Persona 5: The Daybreakers

I absolutely adore Persona 5. Yes the game has its hiccups and is one full mile away from perfect, but it’s one of the very few modern day JRPGs made with a keen focus, tender loving care and a side of coffee. From its memorable characters to its bustling recreation of select Tokyo locales, to the soul inspired soundtrack and its stark visual style, Persona 5 is one of the best JRPG experiences in recent memory. Once it was all over I wanted more, and looked to A-1 Pictures OAV PERSONA5 the Animation THE DAY BREAKERS.

Enter the Phantom Thieves, a group of pissed off teenagers determined to reform society by stealing people’s distorted hearts. The Thieves accomplish this by traversing into another world created my human’s collective subconscious desires, fighting demons using special Jungian inspired deities named Personas, stealing a “treasure” which serves as the origin of their twisted carnal and material wants in the real world. Not that you would know any of this watching the anime.

Persona 5 provides what’s one of the most diverse, well defined, richest and believable casts in recent video game history. Which is why it’s such a shame Day Breakers completely misses the mark on selling them. The protagonist, Joker, feels about right, ironic given that he’s little more than a shell for players to inhabit. His teammates however are reduced to the most basic of stereotypes. Phantom Thieve’s founder, key strategist and Miyazaki easter egg Morgana is little more than a kitty cat mascot with a treasure fetish. Eternal bro Ryuji is fairly inactive and contrarian. Sweet, insightful Ann, like that cool sister in-game, seems to be in the Day Breakers to keep her trap shut and show off her catsuit. These last two alterations are especially disappointing as Ryuji and Ann motivated much of the game’s story. Filling that role instead is Yusuke, who winds up being everything I was originally afraid he’d be, calm, sexy, smart, a little too cool for school, versus the socially awkward, financially inept lovable dork we got to know in the native title.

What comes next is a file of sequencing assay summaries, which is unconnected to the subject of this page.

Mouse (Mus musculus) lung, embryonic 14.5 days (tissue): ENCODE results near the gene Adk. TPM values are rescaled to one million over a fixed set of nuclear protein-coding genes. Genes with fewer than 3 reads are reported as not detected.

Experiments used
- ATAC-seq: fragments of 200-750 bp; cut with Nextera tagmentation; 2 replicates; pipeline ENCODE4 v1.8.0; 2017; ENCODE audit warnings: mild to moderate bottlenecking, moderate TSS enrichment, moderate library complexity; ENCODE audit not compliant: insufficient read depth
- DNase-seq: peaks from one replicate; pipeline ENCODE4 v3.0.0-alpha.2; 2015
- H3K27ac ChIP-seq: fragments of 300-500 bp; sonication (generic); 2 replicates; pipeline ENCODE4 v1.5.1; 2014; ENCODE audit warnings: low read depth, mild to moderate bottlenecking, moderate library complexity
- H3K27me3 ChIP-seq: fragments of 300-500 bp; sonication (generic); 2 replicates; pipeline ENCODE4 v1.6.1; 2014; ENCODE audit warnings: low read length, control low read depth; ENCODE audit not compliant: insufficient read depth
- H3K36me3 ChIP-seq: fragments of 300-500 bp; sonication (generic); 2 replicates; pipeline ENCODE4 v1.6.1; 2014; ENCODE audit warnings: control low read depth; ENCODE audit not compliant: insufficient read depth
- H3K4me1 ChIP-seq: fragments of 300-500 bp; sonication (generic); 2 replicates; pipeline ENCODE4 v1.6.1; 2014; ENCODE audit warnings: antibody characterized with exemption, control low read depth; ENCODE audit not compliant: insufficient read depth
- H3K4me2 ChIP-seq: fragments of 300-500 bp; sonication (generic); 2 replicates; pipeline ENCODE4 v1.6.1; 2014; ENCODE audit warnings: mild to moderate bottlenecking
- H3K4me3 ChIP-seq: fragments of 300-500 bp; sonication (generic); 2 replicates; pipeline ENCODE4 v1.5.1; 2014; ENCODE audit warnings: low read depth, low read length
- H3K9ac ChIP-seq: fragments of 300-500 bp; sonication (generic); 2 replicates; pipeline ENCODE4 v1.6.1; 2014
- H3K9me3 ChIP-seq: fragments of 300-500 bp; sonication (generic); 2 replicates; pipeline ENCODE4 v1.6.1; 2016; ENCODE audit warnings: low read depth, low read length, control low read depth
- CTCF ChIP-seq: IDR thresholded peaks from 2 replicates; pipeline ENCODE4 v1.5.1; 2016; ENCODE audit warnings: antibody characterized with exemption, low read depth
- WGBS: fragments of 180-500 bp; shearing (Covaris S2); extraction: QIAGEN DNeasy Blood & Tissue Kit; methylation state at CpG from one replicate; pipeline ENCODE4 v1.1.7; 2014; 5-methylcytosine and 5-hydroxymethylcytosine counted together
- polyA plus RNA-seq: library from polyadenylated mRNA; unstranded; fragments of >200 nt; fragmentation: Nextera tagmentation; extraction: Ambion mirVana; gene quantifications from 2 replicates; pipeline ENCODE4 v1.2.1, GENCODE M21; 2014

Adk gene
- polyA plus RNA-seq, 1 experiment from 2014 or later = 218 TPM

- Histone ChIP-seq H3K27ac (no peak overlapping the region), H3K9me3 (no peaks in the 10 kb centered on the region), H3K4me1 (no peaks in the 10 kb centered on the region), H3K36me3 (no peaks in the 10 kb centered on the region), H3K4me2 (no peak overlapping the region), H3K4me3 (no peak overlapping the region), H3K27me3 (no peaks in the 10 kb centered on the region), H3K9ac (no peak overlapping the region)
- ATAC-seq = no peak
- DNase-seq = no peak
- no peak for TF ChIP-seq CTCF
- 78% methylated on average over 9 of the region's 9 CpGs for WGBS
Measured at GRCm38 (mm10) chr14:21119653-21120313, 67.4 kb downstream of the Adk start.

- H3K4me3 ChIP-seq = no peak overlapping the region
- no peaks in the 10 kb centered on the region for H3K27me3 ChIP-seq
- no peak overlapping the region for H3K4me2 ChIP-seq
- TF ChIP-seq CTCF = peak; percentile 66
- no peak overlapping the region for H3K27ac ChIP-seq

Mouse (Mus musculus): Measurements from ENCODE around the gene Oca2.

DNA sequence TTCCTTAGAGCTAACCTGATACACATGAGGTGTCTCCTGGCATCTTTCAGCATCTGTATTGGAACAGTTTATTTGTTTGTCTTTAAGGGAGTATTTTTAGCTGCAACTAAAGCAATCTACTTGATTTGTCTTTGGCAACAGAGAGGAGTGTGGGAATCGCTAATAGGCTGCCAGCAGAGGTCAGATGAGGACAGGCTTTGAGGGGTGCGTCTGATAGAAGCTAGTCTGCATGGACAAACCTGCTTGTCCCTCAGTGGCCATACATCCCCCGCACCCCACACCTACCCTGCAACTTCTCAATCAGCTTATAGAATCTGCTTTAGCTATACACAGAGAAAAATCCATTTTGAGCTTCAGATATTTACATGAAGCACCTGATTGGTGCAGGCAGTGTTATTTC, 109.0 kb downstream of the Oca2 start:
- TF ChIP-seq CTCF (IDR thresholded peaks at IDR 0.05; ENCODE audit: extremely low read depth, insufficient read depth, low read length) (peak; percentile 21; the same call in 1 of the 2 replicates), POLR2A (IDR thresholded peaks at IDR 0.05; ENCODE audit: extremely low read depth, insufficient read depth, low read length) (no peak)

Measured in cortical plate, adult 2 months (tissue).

Day Breakers makes the very bizarre choice of following a minor villain for the majority of the narrative. The animation tries to convince us said baddie, a lockpick artist named Kazuya, is a victim who fell in with the wrong crowd. Only to reveal he’s an abusive monster and thats why the Phantom Thieves are lead to target him. The twist doesn’t have very much impact, mostly due to the animation’s failure to define rules and characters. Kazuya is more just a guy you watch until things happen.